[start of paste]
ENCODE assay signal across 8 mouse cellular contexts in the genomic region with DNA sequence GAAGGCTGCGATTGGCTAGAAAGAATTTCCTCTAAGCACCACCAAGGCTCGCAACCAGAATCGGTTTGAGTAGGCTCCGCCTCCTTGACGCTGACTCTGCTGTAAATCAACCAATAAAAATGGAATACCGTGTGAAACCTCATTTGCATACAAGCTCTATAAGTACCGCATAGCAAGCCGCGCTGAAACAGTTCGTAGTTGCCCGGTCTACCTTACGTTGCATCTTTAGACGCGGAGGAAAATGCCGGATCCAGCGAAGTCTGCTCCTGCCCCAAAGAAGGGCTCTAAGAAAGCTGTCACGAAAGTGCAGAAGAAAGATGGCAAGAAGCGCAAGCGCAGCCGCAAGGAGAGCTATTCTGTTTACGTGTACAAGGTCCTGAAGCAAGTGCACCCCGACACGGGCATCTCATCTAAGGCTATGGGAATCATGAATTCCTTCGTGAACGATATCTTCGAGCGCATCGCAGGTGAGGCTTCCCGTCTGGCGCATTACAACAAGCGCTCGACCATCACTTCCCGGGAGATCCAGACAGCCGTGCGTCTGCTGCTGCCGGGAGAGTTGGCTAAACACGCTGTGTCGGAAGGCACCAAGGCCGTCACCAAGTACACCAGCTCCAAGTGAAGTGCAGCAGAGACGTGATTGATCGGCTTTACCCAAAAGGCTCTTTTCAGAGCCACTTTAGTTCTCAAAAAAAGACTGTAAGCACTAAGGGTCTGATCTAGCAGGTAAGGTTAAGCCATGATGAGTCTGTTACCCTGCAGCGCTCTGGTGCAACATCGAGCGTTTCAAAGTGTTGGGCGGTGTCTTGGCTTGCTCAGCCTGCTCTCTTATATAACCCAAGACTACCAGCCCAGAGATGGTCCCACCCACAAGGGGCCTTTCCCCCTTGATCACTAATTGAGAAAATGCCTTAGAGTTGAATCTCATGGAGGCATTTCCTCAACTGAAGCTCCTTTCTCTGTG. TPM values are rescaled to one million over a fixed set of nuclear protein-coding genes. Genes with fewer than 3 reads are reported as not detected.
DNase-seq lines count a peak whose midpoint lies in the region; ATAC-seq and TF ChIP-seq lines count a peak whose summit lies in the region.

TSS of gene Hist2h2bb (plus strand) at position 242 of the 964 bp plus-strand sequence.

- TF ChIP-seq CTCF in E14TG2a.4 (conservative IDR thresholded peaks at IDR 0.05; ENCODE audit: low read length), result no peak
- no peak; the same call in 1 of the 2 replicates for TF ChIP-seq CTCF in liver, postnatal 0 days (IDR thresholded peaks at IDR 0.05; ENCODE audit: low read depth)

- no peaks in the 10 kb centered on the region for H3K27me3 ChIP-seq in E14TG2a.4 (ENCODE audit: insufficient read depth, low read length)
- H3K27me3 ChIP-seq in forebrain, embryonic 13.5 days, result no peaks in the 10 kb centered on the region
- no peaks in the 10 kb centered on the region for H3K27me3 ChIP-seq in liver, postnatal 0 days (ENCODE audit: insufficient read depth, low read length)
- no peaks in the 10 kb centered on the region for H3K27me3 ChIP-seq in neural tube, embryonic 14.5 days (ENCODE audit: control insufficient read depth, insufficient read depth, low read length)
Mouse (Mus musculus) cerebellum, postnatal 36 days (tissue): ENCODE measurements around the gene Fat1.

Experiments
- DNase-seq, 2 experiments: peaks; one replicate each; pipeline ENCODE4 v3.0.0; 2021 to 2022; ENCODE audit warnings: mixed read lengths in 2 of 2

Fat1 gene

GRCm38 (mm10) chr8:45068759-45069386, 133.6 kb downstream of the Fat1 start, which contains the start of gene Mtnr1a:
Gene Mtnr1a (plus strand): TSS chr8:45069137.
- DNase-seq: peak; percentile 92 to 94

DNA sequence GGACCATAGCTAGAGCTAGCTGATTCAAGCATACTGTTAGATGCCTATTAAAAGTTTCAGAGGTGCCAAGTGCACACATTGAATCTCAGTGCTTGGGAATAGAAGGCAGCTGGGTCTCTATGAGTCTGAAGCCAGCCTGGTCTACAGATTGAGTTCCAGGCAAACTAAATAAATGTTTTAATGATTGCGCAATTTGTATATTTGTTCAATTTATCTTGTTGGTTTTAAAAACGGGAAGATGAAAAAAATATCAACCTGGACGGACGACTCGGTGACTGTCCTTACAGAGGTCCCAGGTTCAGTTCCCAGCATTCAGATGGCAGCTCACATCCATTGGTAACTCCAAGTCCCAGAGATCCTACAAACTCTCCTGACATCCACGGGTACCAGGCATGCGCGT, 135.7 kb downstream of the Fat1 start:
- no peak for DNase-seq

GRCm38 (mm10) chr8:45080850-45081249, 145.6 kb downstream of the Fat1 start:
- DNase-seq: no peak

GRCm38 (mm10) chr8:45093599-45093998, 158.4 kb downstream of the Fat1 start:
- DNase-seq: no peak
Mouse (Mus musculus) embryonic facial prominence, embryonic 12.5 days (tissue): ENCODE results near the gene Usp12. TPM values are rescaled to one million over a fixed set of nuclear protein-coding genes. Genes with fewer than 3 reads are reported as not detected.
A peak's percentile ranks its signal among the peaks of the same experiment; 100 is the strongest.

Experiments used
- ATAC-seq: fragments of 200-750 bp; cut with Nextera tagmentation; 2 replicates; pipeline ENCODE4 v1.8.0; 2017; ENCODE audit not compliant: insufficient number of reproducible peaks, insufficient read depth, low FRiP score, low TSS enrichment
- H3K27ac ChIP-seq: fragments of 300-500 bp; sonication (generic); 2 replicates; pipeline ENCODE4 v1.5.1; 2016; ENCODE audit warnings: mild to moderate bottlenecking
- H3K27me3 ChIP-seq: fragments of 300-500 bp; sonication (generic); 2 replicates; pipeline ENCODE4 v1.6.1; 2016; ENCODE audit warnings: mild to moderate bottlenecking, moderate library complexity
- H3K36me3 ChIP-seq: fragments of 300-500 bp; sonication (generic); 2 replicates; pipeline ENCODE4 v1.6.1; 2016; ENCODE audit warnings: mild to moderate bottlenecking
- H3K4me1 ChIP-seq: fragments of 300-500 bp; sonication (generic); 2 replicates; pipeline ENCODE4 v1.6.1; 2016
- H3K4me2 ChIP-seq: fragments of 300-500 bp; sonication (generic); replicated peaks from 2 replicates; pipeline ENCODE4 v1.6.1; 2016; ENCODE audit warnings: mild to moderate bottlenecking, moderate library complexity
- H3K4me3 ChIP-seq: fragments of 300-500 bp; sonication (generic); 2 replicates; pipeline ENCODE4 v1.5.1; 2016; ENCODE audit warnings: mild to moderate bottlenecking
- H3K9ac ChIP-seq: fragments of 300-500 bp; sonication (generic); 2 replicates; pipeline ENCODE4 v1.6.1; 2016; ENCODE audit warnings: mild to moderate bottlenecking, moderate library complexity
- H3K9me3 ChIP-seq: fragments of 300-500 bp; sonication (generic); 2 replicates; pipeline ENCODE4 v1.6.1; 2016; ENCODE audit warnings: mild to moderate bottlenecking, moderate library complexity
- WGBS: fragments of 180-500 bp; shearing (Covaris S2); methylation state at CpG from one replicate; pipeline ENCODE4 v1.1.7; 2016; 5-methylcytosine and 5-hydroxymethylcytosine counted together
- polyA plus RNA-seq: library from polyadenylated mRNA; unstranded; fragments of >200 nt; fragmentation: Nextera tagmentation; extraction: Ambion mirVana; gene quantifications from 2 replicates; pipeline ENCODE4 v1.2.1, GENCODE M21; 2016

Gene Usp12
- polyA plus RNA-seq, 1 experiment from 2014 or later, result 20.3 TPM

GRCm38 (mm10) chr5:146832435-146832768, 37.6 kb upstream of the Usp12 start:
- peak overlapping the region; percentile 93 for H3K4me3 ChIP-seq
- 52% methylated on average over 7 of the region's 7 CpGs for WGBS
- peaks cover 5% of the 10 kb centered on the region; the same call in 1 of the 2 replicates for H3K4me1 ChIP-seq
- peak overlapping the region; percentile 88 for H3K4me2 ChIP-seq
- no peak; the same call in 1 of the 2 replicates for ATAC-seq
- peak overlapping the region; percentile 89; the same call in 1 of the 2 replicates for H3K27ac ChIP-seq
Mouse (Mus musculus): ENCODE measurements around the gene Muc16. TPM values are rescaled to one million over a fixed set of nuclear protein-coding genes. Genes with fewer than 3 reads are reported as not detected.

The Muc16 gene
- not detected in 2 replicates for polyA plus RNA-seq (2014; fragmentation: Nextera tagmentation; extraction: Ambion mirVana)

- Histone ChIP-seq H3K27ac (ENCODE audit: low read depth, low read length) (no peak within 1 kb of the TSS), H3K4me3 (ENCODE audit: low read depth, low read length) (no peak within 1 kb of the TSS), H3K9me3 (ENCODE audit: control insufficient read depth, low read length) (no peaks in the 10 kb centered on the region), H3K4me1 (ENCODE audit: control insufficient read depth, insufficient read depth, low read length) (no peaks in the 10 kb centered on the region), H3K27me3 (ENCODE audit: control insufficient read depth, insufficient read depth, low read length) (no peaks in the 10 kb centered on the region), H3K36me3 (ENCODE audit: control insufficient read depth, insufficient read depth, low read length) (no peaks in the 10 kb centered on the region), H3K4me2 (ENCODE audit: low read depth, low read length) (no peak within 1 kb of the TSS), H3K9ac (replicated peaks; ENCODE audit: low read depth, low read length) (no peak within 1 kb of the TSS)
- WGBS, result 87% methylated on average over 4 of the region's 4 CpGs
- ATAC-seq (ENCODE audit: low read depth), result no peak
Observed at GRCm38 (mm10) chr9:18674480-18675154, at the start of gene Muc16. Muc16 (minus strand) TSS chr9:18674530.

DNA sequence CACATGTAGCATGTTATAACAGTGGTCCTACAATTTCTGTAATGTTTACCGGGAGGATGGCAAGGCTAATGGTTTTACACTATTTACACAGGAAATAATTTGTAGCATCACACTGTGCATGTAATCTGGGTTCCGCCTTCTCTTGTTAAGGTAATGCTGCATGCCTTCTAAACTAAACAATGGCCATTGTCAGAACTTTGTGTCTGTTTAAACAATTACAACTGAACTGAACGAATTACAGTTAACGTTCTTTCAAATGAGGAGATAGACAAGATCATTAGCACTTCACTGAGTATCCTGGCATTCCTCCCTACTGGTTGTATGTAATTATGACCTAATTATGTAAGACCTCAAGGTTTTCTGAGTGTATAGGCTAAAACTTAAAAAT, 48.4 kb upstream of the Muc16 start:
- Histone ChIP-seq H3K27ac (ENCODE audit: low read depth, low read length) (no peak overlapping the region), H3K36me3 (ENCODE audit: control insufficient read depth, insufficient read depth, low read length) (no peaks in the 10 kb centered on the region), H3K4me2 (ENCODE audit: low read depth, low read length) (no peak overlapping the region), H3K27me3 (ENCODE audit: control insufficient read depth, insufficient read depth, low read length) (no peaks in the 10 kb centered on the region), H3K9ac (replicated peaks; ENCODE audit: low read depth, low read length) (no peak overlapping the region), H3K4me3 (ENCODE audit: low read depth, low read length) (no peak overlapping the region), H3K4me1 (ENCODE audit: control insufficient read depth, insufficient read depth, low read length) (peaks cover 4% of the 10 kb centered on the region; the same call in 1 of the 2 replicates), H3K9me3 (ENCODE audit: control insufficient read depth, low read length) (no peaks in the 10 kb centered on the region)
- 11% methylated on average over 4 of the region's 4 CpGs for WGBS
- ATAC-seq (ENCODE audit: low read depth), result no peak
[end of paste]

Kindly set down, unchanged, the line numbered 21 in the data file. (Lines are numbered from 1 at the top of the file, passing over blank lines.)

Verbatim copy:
GRCm38 (mm10) chr8:45093599-45093998, 158.4 kb downstream of the Fat1 start: